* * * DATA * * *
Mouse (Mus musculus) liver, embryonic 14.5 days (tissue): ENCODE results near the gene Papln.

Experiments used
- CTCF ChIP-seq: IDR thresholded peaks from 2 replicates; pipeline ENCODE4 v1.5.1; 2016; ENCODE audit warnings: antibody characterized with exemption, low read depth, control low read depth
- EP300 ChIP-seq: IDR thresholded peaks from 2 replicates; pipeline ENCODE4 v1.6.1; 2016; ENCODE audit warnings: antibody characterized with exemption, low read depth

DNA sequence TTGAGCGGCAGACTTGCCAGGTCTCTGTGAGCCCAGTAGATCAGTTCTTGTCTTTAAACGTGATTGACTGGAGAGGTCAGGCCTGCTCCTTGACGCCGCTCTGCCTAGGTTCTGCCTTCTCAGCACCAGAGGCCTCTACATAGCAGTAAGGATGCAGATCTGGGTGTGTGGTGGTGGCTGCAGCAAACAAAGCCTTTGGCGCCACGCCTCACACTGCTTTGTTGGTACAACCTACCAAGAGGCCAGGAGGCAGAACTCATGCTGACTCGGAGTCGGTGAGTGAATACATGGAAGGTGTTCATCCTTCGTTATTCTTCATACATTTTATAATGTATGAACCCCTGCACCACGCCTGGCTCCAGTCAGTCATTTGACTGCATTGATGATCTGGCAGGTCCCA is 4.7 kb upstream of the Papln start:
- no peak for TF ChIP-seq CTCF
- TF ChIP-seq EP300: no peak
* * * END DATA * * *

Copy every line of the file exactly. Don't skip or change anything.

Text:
Mouse (Mus musculus) liver, embryonic 14.5 days (tissue): ENCODE results near the gene Papln.

Experiments used
- CTCF ChIP-seq: IDR thresholded peaks from 2 replicates; pipeline ENCODE4 v1.5.1; 2016; ENCODE audit warnings: antibody characterized with exemption, low read depth, control low read depth
- EP300 ChIP-seq: IDR thresholded peaks from 2 replicates; pipeline ENCODE4 v1.6.1; 2016; ENCODE audit warnings: antibody characterized with exemption, low read depth

DNA sequence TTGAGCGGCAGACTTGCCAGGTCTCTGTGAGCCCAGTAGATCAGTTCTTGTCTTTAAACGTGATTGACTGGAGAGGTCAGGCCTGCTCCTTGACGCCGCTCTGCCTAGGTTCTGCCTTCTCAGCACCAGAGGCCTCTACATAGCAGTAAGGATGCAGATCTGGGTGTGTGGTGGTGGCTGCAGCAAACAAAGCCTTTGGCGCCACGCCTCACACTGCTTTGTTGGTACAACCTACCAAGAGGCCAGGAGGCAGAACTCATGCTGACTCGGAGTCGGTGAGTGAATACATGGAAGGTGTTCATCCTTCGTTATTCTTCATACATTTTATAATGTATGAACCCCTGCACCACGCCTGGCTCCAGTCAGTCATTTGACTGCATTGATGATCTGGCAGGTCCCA is 4.7 kb upstream of the Papln start:
- no peak for TF ChIP-seq CTCF
- TF ChIP-seq EP300: no peak